And that happens because of the State -- specially laws and regulations --, not in spite of it. Big businesses do constantly skew the perception of the public to make it look like there is lack of regulations, and they win double by more and more obstacles which they are able to work with but not their smaller competitors. A freer market with no rules and thus no barrier against newcomers would be the best deterrent against monopolies. Sure, I understand there is a complex production chain, but these very same suppliers would benefit from more customers too, so it's not this chain that prevents competition. Conversely, it's hopeless to try and use the State against the big guys, they are best buddies and will use this whole perception to their profit.

Removing laws that prevent a business from polluting will suddenly stop pollution?

I guess we should make murder legal too so that all murder stops.

As for prices and wages, capitalism is a failure and laws are made in order to prop up capitalism from failing. Without laws such as anti-monopoly ones, you get monopolies. That is the natural order of things. You can't have infinite competition, especially on a finite planet, and that competition doesn't necessarily magically result in lower prices especially once you get duopolies/monopolies/etc because if the controllers of production seek higher prices then no one cares about trying to give cheap prices because that stops making them more money at a certain point (lowering prices more doesn't result in increased number of sales/money). The only thing that really kept capitalism afloat anytime in history where there weren't yet laws stopping them from doing evil things is because the controllers of production had morals.

It's not efficient to have ten different delivery trucks driving down a neighborhood street. It's the cheapest and most efficient to have ONE, and one that is owned by the people or has laws preventing profiteering so that everyone gets the cheapest service possible. As long as that service is democratically and decently managed like the USPS here in the U.S., it will always be the best system. The only way to have that kind of efficiency with capitalism would be to have a monopoly, but then you'd instantly get price gouging unless you had laws to ensure that they were fair and not abusive like that. Why have a mini economic dictatorship entity like that when you can have it democratized instead and owned by the workers or the public at large?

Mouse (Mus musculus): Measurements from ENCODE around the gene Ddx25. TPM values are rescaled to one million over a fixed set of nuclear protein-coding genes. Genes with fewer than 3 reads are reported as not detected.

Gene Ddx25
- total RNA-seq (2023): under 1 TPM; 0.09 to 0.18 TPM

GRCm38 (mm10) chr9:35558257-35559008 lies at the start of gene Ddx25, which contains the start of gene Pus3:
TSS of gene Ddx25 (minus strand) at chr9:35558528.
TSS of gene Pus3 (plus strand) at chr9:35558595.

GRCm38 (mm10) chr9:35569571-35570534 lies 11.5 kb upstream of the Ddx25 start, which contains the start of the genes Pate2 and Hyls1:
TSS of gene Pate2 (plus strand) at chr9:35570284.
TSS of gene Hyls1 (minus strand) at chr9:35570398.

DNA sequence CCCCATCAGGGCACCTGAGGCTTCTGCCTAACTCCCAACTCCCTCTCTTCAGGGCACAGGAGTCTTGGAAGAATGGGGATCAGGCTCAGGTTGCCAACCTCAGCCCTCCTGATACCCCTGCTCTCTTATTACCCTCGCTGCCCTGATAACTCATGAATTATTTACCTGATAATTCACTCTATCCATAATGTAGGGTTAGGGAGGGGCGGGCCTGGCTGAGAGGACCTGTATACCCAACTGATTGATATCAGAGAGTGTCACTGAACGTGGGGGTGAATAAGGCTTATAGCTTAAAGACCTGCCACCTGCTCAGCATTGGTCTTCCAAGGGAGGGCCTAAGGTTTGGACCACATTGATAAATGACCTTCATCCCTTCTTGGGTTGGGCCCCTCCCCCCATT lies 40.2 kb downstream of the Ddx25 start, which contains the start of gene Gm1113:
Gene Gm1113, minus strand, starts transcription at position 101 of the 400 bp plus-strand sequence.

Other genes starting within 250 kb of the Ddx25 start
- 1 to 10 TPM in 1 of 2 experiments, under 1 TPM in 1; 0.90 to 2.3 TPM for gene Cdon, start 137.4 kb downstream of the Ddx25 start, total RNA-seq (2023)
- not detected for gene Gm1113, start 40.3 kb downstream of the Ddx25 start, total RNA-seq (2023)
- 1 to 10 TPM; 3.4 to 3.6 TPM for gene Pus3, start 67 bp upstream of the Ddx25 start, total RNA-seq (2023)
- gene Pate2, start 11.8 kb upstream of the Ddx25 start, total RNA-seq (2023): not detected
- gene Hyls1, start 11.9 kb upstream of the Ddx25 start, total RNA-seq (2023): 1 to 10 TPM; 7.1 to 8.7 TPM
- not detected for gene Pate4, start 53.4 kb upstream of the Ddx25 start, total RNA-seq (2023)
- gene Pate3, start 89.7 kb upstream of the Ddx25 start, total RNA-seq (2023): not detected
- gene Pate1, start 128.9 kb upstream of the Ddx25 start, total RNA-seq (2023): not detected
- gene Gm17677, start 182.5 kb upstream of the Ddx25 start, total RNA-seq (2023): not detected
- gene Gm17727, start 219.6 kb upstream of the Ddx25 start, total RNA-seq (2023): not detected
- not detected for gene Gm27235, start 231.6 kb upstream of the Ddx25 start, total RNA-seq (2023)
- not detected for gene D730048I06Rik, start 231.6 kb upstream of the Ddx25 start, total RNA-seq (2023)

Capitalism ALWAYS results in monopolies and extreme profiteering without laws to stop the greed from spiralling out of control, but inevitably capitalism also corrupts the government to undermine all that which is why so many monopolies reign supreme right now because of corrupt governments.

Likewise, I can also argue that governments ALWAYS are susceptible to corruption and ineptitude, and that's why having watchdogged democratic governments to prevent such abuse is required.

So, you want fight monopoly with... monopoly? State is also monopol.
You do have a point. In theory, the advantage of the state is that it works for the public rather than private shareholders. The "shareholders" of the state is us. In practice, generally not so much. What's needed is deeper democracy, including in arenas currently considered off-limits to the concept because they're "the economy". Whether it's via a truly democratically controlled state, or democratically controlled companies (ie co-operatives) or some combination, what we need is that grand cliche that's so rarely tried: Power to the people.
Arten 3 Sep
Quoting: Purple Library Guy
Quoting: Arten
Quoting: Swiftpaw
Quoting: Patola
Quoting: slaapliedje
Quoting: Patola
Quoting: Swiftpaw
Quoting: kokoko3kI just hope old gpu prices goes down, but it never happens.

They'd really prefer to price gouge you at all points in time, not just at release.

All that needs to be done is:

a) passing laws that force companies (...).

How about the complete opposite? Throw away all laws that currently pose an obstacle to competitors, don't force companies to anything. New players on the market will appear trying hard to get their niche, boom, prices drop. This is actually happening with VR sets right now.

Creating more laws against businesses does not make things better for the consumers. It onerates the entire production chain and makes it harder for everyone to get that. And it keeps competitors away for the big players. That's exactly what you don't want to happen.
A big problem is that all the players in a market tend to end up being bought out by the larger players. That's basically just part of capitalism. (...)
And that happens because of the State -- specially laws and regulations --, not in spite of it. Big businesses do constantly skew the perception of the public to make it look like there is lack of regulations, and they win double by more and more obstacles which they are able to work with but not their smaller competitors. A freer market with no rules and thus no barrier against newcomers would be the best deterrent against monopolies. Sure, I understand there is a complex production chain, but these very same suppliers would benefit from more customers too, so it's not this chain that prevents competition. Conversely, it's hopeless to try and use the State against the big guys, they are best buddies and will use this whole perception to their profit.